On Mon, Apr 20, 2020 at 2:38 PM Andrew Waterman <andrew@...
On Fri, Apr 17, 2020 at 7:31 PM Andrew Waterman <andrew@...
On Fri, Apr 17, 2020 at 7:00 PM Greg Favor <gfavor@...
The mtime and mtimecmp registers are defined as 64-bit memory-mapped registers. The priv spec says that - in RV32 - mtimecmp can be written as a pair of 32-bit registers. Since this was made specific to RV32, is there an intended implication in the spec that in RV64 the system must support atomic 64-bit accesses to these registers? Or is it allowable for only non-atomic 64-bit accesses to be supported (i.e. a 64-bit access by a CPU is performed as two 32-bit accesses out in the SoC where mtime/mtimecmp are located)?
The spec strongly implies by omission that 64-bit accesses are atomic for RV64, in that it gives an unusually detailed RV32-specific code example to cope with non-atomicity, but mentions nothing of the sort for RV64. I will add the additional sentence that makes this implication explicit.
Put differently, must RV64 software not assume that a 64-bit load/store will atomically read/write the register. (Note: ARMv8 explicitly says software must not make such an atomicity assumption for accesses to memory-mapped 64-bit registers.)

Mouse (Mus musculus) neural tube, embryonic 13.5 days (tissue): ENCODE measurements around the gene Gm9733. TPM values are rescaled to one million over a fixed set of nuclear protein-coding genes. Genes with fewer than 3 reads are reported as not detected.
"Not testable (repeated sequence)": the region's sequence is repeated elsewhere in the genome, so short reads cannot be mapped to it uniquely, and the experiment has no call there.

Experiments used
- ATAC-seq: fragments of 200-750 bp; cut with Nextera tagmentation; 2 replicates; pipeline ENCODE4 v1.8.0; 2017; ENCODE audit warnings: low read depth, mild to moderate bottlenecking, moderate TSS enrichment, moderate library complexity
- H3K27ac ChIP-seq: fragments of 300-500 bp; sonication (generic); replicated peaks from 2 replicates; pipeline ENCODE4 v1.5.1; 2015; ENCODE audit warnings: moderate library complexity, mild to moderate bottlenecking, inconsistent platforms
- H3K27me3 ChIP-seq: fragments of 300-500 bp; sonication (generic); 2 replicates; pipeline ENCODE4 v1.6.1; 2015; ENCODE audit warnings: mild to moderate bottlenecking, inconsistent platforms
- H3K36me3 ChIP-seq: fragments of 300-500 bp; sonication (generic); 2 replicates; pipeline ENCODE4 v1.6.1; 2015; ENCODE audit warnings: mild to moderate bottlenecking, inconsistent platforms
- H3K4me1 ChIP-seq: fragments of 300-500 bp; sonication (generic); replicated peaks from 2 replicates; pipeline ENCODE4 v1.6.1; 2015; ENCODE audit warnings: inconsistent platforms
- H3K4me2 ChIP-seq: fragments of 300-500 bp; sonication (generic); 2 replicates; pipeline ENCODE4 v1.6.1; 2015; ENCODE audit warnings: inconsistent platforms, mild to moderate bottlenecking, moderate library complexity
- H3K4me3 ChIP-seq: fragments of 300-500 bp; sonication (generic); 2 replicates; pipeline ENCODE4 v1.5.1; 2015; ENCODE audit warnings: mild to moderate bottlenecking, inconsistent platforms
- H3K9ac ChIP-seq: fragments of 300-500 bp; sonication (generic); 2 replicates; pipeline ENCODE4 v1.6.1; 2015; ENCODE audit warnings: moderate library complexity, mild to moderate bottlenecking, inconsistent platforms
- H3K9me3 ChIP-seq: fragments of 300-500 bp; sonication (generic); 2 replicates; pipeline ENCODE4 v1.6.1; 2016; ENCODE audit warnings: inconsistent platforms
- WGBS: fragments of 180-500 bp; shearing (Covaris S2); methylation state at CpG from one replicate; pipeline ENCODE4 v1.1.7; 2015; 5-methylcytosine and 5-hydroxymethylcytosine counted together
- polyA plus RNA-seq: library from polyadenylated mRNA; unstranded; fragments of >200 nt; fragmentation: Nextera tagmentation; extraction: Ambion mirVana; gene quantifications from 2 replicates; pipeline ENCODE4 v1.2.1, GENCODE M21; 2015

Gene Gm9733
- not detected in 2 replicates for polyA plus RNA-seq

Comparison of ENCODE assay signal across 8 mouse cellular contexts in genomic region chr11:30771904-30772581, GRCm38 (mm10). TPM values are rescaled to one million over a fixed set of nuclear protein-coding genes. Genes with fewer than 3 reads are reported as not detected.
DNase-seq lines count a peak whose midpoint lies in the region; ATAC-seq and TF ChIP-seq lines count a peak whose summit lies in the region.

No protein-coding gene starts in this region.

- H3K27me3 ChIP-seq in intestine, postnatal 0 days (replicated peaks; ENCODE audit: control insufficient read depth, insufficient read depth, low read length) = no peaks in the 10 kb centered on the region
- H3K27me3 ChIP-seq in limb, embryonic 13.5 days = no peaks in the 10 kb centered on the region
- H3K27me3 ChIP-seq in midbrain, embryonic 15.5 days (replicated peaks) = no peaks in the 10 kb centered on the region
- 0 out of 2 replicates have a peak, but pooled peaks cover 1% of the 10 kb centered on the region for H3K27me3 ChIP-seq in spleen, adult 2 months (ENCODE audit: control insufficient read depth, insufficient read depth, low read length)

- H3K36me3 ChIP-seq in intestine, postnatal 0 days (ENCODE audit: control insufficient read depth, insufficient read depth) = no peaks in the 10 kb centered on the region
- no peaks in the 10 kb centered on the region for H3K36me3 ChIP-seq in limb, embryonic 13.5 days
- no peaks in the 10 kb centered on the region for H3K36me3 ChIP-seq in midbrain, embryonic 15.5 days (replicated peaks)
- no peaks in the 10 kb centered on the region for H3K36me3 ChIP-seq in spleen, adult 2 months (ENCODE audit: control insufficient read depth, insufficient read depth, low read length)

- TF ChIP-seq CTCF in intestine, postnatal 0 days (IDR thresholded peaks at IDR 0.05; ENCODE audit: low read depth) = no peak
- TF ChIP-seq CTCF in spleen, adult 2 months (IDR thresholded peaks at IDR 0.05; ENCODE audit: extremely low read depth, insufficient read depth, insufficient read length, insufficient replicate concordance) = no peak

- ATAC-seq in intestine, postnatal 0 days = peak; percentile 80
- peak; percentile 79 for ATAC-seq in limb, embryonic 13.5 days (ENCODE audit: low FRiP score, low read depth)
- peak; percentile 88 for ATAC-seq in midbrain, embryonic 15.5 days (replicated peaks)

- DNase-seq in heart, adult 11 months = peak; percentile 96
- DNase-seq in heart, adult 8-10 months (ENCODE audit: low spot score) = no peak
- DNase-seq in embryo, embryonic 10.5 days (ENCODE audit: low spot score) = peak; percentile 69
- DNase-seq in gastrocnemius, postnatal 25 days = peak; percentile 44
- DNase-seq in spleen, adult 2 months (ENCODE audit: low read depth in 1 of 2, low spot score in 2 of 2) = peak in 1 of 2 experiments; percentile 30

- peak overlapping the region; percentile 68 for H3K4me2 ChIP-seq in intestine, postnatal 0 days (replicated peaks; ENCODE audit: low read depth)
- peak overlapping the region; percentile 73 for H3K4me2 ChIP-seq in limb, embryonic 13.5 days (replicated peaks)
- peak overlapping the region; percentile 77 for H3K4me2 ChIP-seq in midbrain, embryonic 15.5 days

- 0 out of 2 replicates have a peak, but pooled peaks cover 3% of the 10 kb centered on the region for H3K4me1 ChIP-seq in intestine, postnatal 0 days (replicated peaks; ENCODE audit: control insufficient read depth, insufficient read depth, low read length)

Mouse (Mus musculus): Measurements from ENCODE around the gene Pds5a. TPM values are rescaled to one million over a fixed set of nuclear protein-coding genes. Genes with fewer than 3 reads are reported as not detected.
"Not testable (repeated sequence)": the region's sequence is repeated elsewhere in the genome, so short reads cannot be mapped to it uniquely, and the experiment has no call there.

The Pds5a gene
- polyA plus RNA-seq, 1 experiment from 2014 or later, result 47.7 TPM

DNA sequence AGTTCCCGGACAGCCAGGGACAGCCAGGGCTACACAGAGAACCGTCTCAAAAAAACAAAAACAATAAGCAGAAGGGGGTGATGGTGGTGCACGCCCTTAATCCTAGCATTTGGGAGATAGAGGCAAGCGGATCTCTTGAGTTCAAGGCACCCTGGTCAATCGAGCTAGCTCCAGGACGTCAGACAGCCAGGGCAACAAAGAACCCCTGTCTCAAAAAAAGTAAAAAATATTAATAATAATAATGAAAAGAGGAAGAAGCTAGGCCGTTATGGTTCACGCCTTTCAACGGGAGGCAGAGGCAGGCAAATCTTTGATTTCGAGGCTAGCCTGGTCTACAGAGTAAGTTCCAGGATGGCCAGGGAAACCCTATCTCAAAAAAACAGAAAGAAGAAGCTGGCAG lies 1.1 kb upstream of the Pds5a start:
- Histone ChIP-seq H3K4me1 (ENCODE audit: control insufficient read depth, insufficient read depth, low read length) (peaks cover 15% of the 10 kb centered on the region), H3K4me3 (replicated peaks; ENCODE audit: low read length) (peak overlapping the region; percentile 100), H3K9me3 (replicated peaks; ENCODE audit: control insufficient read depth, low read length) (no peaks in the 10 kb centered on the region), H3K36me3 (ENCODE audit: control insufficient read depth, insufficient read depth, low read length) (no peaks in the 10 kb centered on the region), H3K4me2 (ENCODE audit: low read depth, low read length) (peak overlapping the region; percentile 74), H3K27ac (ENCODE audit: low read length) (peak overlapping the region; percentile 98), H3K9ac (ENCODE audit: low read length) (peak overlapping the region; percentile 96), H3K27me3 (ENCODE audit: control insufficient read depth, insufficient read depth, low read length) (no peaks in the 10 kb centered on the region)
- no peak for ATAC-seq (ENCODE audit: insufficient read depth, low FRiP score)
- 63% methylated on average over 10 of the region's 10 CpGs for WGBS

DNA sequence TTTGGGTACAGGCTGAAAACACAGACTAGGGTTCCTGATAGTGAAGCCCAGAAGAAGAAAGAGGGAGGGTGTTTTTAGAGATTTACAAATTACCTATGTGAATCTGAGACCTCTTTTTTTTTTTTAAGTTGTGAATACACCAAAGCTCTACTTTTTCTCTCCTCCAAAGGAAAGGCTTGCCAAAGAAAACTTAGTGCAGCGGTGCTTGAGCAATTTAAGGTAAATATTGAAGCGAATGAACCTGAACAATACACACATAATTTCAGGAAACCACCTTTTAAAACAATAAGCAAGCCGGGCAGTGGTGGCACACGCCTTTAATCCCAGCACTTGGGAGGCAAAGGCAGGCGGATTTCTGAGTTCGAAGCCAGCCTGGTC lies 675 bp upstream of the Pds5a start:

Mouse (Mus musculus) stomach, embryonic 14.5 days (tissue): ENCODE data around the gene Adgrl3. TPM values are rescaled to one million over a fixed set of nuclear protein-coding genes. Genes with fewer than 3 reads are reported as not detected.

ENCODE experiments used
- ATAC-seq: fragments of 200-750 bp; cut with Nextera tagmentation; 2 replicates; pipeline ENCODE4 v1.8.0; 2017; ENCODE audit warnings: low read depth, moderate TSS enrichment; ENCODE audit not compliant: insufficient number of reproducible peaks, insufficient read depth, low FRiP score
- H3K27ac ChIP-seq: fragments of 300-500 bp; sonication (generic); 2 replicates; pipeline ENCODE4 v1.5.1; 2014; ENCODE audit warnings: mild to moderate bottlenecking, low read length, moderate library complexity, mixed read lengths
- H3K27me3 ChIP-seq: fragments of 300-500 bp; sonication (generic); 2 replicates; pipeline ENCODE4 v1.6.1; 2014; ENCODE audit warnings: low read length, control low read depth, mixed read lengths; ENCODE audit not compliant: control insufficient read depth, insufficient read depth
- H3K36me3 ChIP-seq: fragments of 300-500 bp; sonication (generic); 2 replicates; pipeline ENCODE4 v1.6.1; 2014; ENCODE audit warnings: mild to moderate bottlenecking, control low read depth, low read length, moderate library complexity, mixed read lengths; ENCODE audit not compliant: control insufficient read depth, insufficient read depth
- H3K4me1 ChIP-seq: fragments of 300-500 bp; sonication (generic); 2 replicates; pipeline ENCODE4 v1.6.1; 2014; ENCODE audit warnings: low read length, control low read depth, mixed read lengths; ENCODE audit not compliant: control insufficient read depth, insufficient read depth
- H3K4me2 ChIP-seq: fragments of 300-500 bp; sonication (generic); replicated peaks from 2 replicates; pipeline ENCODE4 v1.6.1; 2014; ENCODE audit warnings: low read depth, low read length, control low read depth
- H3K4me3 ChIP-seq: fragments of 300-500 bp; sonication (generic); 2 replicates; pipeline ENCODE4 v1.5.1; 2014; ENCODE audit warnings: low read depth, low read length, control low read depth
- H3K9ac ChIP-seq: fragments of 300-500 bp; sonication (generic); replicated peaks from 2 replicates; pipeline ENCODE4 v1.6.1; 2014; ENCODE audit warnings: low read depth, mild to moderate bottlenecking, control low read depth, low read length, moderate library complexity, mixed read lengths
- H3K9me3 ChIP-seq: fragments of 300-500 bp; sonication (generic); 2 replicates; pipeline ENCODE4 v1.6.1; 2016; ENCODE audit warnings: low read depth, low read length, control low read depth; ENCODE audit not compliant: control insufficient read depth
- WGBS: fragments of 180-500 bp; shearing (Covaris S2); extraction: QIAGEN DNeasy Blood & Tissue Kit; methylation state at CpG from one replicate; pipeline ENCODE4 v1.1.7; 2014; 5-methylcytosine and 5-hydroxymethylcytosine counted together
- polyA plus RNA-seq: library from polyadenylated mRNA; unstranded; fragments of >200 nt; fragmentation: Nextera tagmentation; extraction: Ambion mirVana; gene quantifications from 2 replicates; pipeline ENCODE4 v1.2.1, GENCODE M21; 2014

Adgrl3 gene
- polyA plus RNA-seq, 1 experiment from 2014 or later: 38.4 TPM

In general, this depends on the peripheral and the platform. We aren't trying to preclude interfacing with legacy devices and buses, so of course some 64-bit accesses to some devices will either become non-atomic or signal some sort of error. But it's really quite useful to be able to assume that 64-bit accesses are atomic when interfacing with more modern peripherals that use 64-bit addresses, so we definitely do not want to preclude that, either.
Asking this slightly differently (I think) to clarify....
With respect to mtime/mtimecmp, does an RV64 processor place constraints on the platform, or can the platform place constraints on the RV64 processor? If the former, the implication is that the platform must provide a way for the RV64 processors to access the registers atomically with a 64b load or store. If the latter, the implication is that the platform can require the RV64 processor to access the registers non-atomically with 32b loads or stores, a la RV32.
The second half of my answer was addressing the more general matter. For mtime and mtimecmp specifically, the spec is now clear:
So the only constraint is that when a 64b naturally-aligned access is made to mtime/mtimecmp, the access must be completed atomically if the platform allows 64b naturally-aligned accesses to those registers? A platform is still allowed to signal an error on such accesses and to force an RV64 processor to access those registers with 32b loads and stores, right?
I think your interpretation of that sentence is accurate. FWIW, the insufficiently described Linux platform does assume such accesses are legal (more precisely, the various SBI implementations make that assumption).